A vaccine for the coronavirus could be ready in a year's time under an "optimistic" scenario, based on data from trials that are underway, the European Medicines Agency said Thursday.
"We can see the possibility if everything goes as planned that some of them (vaccines) could be ready for approval in a year from now," Marco Cavaleri, the EMA's head of biological health threats and vaccines strategy, told a video news conference.
"These are just forecasts based on what we are seeing. But again I have to stress that this is a best-case scenario," he said, adding that not all vaccines that come into development make it to authorization.
"We know also that there may be delays," Cavaleri said.
The agency was however "a bit skeptical" about reports that a vaccine could be ready as soon as September.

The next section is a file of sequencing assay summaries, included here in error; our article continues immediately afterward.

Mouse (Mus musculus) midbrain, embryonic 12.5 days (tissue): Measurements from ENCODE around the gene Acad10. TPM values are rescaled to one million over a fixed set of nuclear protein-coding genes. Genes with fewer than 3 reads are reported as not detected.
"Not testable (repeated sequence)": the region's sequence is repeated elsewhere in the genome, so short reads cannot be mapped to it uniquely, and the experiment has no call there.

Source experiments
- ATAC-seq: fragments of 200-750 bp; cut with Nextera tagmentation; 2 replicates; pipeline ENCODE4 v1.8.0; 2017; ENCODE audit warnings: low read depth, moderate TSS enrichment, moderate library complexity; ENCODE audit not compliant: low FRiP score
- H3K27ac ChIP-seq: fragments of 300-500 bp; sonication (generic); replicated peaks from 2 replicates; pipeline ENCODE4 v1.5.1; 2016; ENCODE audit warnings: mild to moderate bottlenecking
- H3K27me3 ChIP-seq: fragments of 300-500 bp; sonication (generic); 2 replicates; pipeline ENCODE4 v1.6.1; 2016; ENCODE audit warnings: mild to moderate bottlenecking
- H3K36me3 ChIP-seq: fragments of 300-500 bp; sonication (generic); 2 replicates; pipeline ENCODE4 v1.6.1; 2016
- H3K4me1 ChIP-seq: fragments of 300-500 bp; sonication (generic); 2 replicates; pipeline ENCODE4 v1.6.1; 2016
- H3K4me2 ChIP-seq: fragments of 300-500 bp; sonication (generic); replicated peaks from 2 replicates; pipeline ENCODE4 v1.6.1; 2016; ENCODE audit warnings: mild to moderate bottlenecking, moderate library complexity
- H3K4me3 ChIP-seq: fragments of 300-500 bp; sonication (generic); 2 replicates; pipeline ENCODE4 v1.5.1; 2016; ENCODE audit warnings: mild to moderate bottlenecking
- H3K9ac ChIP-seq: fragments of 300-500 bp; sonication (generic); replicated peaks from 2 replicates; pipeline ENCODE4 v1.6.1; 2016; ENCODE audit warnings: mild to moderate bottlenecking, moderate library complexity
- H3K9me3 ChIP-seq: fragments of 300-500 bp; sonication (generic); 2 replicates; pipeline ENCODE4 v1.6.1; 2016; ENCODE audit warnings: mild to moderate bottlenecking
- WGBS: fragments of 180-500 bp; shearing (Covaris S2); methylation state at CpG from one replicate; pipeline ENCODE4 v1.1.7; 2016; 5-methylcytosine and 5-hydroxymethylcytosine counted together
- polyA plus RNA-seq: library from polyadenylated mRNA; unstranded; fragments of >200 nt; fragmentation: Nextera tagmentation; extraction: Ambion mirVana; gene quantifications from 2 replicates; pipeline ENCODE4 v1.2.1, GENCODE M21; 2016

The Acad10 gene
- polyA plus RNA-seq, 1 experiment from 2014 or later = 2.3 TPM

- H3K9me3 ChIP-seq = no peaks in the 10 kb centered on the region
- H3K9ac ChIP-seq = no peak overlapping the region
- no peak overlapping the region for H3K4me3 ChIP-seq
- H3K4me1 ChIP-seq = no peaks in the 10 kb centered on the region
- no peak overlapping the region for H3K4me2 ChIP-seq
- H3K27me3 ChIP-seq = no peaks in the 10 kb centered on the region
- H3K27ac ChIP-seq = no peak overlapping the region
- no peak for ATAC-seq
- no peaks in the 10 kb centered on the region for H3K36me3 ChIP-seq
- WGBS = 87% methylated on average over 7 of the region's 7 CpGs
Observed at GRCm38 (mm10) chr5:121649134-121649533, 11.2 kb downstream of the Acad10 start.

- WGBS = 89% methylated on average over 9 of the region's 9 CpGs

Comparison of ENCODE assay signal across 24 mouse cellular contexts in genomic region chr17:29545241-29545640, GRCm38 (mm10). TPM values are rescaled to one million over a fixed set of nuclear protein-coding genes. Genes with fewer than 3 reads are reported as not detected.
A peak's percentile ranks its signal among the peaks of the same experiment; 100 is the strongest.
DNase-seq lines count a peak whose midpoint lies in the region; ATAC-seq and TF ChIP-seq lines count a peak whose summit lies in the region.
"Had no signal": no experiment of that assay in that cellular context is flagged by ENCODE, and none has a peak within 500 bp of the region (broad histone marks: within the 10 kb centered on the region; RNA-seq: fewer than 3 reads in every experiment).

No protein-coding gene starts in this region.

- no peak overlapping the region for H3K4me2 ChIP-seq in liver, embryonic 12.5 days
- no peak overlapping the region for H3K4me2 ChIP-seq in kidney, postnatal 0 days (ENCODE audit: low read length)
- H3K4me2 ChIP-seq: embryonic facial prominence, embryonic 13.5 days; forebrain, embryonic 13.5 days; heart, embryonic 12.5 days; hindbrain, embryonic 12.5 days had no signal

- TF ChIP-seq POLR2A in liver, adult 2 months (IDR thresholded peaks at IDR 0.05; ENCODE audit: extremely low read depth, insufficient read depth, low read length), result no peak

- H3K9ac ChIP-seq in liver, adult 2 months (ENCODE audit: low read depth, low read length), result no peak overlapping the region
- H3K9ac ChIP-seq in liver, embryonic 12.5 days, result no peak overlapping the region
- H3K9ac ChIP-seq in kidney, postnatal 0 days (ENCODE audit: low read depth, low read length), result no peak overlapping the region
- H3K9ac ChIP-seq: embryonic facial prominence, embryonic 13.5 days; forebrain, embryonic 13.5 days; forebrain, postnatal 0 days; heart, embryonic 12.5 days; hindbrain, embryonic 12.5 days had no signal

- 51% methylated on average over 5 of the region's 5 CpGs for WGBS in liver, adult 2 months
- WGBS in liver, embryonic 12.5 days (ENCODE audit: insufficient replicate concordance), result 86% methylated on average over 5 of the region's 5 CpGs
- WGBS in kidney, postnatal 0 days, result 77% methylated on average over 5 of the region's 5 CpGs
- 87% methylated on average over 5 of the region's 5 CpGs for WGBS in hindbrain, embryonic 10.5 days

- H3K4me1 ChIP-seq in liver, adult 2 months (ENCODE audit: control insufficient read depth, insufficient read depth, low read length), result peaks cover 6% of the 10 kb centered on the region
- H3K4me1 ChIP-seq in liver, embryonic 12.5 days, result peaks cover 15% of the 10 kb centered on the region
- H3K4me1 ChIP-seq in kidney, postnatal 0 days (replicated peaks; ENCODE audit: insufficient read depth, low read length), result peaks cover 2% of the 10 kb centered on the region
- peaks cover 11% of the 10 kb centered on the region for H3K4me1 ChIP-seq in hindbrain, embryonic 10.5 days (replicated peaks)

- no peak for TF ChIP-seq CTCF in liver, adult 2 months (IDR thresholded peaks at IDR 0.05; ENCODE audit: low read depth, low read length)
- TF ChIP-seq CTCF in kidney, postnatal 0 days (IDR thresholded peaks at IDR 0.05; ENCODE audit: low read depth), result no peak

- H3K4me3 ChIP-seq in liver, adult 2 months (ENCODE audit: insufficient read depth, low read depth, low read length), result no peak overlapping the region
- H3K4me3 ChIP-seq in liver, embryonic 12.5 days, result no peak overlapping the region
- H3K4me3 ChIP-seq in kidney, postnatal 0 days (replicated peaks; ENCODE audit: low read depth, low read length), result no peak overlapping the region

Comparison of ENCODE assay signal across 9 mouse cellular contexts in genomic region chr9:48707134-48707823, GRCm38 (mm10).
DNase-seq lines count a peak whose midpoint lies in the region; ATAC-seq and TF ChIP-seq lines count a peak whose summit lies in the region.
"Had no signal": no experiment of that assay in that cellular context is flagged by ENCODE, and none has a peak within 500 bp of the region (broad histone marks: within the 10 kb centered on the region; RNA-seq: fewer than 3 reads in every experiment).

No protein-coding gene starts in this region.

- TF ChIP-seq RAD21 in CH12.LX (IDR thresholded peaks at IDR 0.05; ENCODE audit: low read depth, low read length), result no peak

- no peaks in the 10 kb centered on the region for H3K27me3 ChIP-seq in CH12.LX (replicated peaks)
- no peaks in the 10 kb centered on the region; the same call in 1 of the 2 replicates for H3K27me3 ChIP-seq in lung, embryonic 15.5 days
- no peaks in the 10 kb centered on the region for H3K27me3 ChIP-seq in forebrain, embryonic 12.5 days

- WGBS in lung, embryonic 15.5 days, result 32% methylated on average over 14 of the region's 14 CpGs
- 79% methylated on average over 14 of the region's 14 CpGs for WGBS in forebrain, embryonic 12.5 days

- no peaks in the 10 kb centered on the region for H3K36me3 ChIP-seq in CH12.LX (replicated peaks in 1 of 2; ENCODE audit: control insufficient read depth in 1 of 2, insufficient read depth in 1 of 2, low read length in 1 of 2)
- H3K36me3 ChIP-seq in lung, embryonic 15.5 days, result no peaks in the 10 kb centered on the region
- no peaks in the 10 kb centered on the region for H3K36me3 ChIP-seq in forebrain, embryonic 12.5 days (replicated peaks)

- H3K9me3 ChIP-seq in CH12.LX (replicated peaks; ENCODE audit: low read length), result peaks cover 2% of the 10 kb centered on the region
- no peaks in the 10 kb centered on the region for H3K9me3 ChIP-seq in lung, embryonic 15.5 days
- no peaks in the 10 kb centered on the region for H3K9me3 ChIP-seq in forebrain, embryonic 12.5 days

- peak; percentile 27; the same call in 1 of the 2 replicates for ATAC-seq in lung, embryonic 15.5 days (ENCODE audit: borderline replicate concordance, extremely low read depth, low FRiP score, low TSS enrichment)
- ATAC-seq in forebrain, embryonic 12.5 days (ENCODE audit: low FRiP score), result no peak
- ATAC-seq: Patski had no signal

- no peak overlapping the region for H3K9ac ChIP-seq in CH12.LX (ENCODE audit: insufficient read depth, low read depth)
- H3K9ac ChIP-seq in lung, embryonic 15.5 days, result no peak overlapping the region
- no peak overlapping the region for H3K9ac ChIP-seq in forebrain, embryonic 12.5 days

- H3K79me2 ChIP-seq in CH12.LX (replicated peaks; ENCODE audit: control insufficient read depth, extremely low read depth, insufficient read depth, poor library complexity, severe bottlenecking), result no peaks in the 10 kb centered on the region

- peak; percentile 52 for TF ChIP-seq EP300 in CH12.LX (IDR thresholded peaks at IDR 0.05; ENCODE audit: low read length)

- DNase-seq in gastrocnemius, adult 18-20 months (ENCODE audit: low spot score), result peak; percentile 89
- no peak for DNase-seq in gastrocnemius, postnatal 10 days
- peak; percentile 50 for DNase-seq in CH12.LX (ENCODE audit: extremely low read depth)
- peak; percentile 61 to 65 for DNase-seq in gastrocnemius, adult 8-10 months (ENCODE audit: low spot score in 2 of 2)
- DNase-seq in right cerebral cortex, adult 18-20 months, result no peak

The Amsterdam-based European Union agency meanwhile played down fears expressed by the World Health Organization that the virus "may never go away."
"I think it's a bit early to say but we have good reason to be sufficiently optimistic that some vaccines will make it," Cavaleri said.
"I would be surprised that if at the end of the day we don't have any vaccine for COVID-19," he said.
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